World Report 2011 - Sri Lanka
|Publisher||Human Rights Watch|
|Publication Date||24 January 2011|
|Cite as||Human Rights Watch, World Report 2011 - Sri Lanka, 24 January 2011, available at: http://www.refworld.org/docid/4d3e8025d.html [accessed 5 May 2016]|
|Comments||Events of 2010|
Events of 2010
The aftermath of the quarter-century-long civil war, which ended in May 2009 with the government defeat of the separatist Liberation Tigers of Tamil Eelam (LTTE), continued to dominate events in 2010. As pressure mounted for an independent investigation into alleged laws of war violations, the government responded by threatening journalists and civil society activists, effectively curtailing public debate and establishing its own commission of inquiry with a severely limited mandate. When United Nations Secretary-General Ban Ki-moon established his own panel to advise him on accountability issues in Sri Lanka, the government refused to cooperate.
Sri Lanka held presidential and parliamentary elections in January and April respectively. President Mahinda Rajapaksa easily won re-election, and the ruling United People's Freedom Alliance party remained in power with a significant majority in parliament. Two weeks after the presidential election, the main opposition candidate, former army chief Sarath Fonseka, was arrested and in August found guilty before a court martial of engaging in political activity while still in uniform, and was stripped of his rank and pension. In a second court martial in September, he was found guilty of corrupt military supply deals and sentenced to 30 months imprisonment.
In September, at the Rajapaksa administration's urging, parliament passed the 18th amendment to the constitution, which removed restrictions on central government control over important independent bodies, such as the police, judiciary, electoral bodies, and national human rights commission. The amendment consolidated central government power, in particular executive power.
Sri Lanka made no progress toward justice for the extensive laws of war violations committed by both sides during the long civil war, including the government's indiscriminate shelling of civilians and the LTTE's use of thousands of civilians as human shields in the final months of the conflict.
Senior government officials have repeatedly stated that no civilians were killed by Sri Lankan armed forces during the final months of the fighting, despite overwhelming evidence reported by Human Rights Watch and others that government forces frequently fired artillery into civilian areas, including the government-declared "no fire zone" and hospitals. When in late 2009, former commander Fonseka, then a presidential candidate, stated he was willing to testify about the conduct of the war, the defense secretary threatened to have him executed for treason.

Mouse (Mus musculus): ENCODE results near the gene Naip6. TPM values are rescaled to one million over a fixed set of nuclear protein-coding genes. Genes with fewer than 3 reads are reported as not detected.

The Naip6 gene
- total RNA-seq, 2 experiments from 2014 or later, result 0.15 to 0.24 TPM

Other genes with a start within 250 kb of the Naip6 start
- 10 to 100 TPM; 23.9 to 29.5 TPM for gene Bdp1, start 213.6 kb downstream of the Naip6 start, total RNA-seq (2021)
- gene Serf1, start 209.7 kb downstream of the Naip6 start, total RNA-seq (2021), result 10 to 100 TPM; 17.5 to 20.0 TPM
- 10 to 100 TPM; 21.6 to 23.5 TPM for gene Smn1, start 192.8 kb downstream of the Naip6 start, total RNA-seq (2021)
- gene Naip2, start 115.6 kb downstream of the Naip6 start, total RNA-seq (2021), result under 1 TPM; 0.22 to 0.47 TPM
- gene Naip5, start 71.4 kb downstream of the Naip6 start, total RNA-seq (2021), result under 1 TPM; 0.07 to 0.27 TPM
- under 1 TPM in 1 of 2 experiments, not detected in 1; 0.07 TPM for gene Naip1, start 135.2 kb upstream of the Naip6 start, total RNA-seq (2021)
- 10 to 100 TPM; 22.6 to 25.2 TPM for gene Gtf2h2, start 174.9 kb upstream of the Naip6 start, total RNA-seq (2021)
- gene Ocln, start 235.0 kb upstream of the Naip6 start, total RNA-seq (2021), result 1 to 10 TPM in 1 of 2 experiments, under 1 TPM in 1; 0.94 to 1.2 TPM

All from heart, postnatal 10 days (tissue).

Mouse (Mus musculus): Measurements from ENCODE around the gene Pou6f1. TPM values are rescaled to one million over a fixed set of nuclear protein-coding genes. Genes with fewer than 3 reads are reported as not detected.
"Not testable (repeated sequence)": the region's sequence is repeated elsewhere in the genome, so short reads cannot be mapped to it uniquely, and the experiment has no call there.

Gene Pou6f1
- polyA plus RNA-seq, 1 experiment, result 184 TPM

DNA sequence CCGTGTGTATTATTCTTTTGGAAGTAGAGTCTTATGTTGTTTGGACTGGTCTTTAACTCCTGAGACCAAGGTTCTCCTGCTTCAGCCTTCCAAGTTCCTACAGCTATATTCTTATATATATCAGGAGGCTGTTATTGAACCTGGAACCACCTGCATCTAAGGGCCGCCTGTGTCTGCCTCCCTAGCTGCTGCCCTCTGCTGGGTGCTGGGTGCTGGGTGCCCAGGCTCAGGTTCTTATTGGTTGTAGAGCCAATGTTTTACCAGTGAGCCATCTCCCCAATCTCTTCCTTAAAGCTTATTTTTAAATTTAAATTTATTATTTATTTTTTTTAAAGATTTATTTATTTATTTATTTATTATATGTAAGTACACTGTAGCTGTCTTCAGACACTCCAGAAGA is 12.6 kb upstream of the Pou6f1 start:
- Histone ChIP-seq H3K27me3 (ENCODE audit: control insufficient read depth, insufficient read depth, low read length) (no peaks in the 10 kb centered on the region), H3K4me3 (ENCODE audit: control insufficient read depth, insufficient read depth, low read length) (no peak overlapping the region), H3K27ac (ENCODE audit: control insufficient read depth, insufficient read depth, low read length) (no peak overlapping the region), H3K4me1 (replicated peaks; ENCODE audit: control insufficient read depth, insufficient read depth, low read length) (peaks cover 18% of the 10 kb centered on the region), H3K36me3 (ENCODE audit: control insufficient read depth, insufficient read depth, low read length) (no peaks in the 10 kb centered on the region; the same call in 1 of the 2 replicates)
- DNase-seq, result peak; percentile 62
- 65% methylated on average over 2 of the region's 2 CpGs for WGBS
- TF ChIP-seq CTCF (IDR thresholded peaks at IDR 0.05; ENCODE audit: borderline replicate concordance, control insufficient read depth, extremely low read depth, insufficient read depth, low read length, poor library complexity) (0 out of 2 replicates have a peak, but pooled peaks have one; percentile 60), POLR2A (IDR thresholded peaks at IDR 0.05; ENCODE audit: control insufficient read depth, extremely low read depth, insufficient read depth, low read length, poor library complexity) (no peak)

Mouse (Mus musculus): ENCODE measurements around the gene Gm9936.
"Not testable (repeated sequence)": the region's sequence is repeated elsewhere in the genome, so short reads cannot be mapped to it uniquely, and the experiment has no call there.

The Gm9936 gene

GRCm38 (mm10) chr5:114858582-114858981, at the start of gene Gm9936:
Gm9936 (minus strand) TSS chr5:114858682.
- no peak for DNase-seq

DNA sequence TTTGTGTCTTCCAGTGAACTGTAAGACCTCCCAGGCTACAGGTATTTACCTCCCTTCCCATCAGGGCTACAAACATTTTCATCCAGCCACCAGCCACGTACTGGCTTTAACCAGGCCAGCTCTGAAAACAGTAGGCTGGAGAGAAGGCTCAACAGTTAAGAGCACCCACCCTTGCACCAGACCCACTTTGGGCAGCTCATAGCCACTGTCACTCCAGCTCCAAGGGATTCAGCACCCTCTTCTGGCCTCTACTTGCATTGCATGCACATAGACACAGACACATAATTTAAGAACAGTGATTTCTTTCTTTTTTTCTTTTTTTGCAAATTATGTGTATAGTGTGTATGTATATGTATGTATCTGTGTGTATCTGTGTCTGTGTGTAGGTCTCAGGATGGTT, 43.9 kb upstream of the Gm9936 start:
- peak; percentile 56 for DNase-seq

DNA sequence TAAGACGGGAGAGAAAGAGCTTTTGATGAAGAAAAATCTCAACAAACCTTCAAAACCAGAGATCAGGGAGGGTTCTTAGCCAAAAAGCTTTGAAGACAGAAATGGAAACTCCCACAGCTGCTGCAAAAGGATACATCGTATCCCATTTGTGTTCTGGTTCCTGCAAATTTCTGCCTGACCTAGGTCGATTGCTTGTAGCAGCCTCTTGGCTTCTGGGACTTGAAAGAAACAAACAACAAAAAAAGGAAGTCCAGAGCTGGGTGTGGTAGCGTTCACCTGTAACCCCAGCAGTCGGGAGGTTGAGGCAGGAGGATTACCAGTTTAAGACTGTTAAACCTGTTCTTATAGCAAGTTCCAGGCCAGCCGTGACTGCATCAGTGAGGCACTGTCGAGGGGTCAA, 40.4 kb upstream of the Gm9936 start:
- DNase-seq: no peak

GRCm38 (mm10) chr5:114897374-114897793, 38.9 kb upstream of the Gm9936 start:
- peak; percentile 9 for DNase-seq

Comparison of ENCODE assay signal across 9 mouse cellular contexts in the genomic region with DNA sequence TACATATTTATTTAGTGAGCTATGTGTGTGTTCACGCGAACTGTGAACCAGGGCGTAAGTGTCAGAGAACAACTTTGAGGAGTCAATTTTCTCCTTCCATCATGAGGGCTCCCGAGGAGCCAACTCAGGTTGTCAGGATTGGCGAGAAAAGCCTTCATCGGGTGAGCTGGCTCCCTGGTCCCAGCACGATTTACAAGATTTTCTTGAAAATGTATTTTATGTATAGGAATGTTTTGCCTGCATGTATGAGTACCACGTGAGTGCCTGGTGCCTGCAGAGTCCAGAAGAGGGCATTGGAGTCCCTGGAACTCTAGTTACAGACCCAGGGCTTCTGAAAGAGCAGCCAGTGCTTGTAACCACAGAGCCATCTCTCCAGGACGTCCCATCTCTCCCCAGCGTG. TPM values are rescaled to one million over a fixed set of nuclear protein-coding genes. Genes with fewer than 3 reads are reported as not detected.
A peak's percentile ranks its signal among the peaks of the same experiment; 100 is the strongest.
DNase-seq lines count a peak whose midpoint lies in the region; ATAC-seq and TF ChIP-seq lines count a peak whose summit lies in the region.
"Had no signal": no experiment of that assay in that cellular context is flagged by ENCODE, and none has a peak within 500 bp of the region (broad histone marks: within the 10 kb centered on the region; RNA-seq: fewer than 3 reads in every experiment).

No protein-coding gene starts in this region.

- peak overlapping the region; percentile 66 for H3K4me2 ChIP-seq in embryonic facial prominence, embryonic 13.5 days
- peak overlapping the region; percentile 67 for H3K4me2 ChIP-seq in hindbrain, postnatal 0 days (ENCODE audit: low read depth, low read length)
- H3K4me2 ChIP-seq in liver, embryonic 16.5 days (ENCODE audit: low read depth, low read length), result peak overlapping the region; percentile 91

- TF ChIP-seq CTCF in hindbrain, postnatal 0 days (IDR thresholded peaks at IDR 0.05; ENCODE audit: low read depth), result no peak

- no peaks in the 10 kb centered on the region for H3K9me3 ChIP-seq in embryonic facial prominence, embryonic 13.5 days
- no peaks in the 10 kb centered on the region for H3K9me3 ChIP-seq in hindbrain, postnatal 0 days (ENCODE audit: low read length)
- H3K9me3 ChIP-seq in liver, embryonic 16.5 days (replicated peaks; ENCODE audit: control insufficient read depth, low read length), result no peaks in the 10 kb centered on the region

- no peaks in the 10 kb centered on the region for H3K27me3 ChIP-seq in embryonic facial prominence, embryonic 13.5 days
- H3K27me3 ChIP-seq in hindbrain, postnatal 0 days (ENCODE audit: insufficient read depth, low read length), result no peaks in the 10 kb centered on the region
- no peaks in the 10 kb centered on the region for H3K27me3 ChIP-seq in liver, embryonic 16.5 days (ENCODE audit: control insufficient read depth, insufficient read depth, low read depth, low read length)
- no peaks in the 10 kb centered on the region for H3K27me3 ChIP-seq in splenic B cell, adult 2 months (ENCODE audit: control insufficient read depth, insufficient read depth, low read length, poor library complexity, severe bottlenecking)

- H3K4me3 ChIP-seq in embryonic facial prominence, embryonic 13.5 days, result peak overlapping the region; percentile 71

Rajapaksa established the Lessons Learnt and Reconciliation Commission (LLRC) in May 2010. The LLRC's mandate, which focuses on the breakdown of the 2002 ceasefire between the government and the LTTE, does not explicitly require it to investigate alleged war crimes during the conflict, nor has the LLRC shown any apparent interest in investigating such allegations in its hearings to date.
Internally Displaced Persons
After illegally confining more than 280,000 civilians displaced by the war in military-controlled detention camps – euphemistically called "welfare centers" – the government released most of the detainees in 2010. Many of those who returned to their homes in the north and the east face serious livelihood and security issues. About 50,000 people remained in the camps, primarily families that could not return to their former homes.
Arbitrary Detention, Enforced Disappearances, and Torture
The government continues to detain without trial approximately 7,000 alleged LTTE combatants, in many cases citing vague and overbroad emergency laws. The detainees are denied access by the International Committee of the Red Cross, and little is known of camp conditions or their treatment. They typically have access to family members but not to legal counsel. While the government asserts that it has withdrawn some of its emergency regulations, the Prevention of Terrorism Act enables security forces to circumvent basic due process.
There were reports in 2010 of new enforced disappearances and abductions in the north and the east, some linked to political parties and others to criminal gangs. The government continues to restrict access to parts of the north, making it difficult to confirm these allegations. Witnesses testified before the LLRC that relatives last known to be in government custody at the end of the war were forcibly disappeared and were feared to be dead.
The emergency regulations, many of which are still in place, and the Prevention of Terrorism Act give police broad powers over suspects in custody. Sri Lanka has a long history of custodial abuse by the police forces, at times resulting in death. In a particularly shocking case in January, a video camera caught police officers brutally beating to death an escaped prisoner.